I first became aware of Kathryn Stanley (1897-1978), whose birthday it is today, when I wrote my piece on famous stage and screen Salomes. There is a wide online dissemination of her in the photo above, taken by Edwin Bower Hesser in 1926. I also came across this related one:
The latter image leads me to suspect that there wasn’t any original arty intention to do a Salome layout at all — they were just fooling around with mannequin heads as props in the photo session. But be that as it may, there is much that intrigues me about her, for all her obscurity (or perhaps because of it.). All that we know is that she was born in Illinois, and from 1925 through 1935 she worked as a bit player in Hollywood, almost the entirety of that spent in the employ of Mack Sennett in the background of his comedy shorts. Furthermore, especially in the early years, she was normally one of his Bathing Girls, or sometimes a chorus girl. She’s ID’d by the folks at SilentHollywood.com as the girl on the left in this 1928 photo, along with (L-R), Leotia Winters, regional manager L.M. Cobbs, Madeline Hurlock, Carole Lombard, Marie Pergain and Nancy Cornelius:
I’m mildly curious about her life before and after this ten year period. One can make educated guesses based on the few available fragments. She is approaching 30 when she begins to work for Sennett — rather long in the tooth in a time when girls routinely started such jobs as teenagers. And she is unselfconsciously nude in the Hesser photo, taken just as she was beginning her career in films. Given what I know of the typical career track of similar professionals, I’d speculate that she had been a chorus girl on the stage, as well as a professional model prior to this. She’s got no Broadway credits, at least not under that name, but given that she was born in Illinois perhaps she started out in Chicago.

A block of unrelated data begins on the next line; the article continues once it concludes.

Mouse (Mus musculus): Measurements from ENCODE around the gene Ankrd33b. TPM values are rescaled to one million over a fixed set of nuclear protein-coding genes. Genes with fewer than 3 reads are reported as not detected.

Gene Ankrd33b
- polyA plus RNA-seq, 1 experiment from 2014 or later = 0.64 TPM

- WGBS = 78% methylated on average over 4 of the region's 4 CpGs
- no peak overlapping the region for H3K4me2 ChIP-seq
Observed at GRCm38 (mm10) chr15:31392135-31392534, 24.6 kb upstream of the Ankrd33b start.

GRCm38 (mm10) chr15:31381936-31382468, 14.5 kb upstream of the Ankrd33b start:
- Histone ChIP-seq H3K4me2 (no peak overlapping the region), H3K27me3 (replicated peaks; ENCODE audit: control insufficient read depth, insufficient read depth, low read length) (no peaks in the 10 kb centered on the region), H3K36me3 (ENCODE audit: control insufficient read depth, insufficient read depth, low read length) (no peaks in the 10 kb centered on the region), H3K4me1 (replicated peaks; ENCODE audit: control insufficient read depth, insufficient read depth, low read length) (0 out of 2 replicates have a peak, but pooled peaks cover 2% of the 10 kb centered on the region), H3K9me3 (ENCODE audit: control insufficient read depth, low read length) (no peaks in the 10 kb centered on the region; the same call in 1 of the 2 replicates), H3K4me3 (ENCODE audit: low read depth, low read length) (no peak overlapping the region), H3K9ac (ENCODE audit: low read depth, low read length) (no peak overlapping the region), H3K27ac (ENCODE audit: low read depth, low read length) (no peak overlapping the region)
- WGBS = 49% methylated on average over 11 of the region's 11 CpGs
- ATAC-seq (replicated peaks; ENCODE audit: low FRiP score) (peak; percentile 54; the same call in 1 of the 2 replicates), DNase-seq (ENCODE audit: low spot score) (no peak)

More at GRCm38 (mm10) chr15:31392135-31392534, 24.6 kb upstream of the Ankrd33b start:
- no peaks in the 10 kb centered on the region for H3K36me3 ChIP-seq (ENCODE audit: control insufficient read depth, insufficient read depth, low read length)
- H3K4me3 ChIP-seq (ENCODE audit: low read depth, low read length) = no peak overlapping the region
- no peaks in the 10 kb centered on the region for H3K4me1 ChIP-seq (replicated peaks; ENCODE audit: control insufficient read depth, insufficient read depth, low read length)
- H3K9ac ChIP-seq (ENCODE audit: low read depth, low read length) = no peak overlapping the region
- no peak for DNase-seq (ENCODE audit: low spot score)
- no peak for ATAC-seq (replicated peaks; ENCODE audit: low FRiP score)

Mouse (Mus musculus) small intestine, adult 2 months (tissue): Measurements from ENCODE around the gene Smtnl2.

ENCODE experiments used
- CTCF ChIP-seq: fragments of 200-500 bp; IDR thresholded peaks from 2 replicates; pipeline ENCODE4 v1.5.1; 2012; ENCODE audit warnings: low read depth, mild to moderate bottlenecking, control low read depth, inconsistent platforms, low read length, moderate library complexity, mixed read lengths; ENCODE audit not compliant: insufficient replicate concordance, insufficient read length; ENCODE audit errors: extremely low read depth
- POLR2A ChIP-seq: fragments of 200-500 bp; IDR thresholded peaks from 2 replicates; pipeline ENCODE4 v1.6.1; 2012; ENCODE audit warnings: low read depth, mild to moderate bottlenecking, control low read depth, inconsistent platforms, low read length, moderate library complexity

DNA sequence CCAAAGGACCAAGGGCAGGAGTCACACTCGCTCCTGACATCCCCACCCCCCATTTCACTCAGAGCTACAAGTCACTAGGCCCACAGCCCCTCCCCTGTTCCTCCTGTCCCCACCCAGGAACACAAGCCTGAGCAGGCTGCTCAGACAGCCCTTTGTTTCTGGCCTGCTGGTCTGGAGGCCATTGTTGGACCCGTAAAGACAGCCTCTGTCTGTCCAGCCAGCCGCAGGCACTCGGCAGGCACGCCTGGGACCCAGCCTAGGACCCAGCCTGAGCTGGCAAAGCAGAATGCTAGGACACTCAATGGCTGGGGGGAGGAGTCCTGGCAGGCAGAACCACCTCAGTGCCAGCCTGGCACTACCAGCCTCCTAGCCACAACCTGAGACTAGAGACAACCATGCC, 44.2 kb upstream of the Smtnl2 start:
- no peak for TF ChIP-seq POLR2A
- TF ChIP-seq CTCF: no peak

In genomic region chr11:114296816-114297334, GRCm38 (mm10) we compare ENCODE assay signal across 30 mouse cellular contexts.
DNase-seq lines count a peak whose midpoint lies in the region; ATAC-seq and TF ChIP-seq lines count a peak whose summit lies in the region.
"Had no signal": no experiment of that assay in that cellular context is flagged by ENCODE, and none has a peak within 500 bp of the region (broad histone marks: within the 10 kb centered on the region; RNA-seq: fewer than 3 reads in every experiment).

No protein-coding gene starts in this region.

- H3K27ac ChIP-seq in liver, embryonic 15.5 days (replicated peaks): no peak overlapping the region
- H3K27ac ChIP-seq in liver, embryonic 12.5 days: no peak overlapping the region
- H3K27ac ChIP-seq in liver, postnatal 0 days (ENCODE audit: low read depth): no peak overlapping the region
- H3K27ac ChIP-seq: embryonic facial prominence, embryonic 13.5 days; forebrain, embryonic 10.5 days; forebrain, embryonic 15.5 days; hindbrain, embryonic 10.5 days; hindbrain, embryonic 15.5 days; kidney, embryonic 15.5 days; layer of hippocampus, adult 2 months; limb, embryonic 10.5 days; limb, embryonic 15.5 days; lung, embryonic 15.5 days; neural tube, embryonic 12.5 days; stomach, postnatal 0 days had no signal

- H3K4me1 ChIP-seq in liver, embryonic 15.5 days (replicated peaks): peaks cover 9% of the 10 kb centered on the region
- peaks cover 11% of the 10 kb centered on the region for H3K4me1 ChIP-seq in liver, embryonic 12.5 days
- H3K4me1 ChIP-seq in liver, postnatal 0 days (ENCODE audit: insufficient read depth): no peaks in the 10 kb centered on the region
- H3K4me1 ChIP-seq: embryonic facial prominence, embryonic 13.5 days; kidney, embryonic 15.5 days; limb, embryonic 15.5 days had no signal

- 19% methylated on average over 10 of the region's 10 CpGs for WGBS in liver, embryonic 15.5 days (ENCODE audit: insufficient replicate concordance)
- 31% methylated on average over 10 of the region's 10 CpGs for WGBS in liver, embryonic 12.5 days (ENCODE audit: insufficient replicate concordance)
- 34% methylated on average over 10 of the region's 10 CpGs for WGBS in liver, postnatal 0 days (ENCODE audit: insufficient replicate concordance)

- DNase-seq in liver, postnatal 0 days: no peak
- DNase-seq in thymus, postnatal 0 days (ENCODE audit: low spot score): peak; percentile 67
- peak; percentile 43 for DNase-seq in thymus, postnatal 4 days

I’m also interested in the fact that she never graduated out of supernumerary parts to play actual roles (since it seems like it was pretty easy to do that in the early days, if you really wanted to) and that she pretty much worked only for Sennett. When he goes bankrupt and stops producing, that’s when her career stops. After Sennett closes shop, she’s an extra and a stand-in in a James Whale picture called One More River (1934), and a stand-in in the crime drama Chinatown Squad (1935), and then she falls silent for 43 years. By the time of her last picture, she was nearing 40, definitely aging out of earning her living as eye candy. But what, if anything, did she move on to? Did she perform onstage? Become a store clerk? Get married? These questions don’t exactly keep me up at night, but the Salome photo might if I really thought about it!
For more on silent and slapstick comedy including the films of Mack Sennett, please see my book Chain of Fools: Silent Comedy and Its Legacies from Nickelodeons to Youtube,
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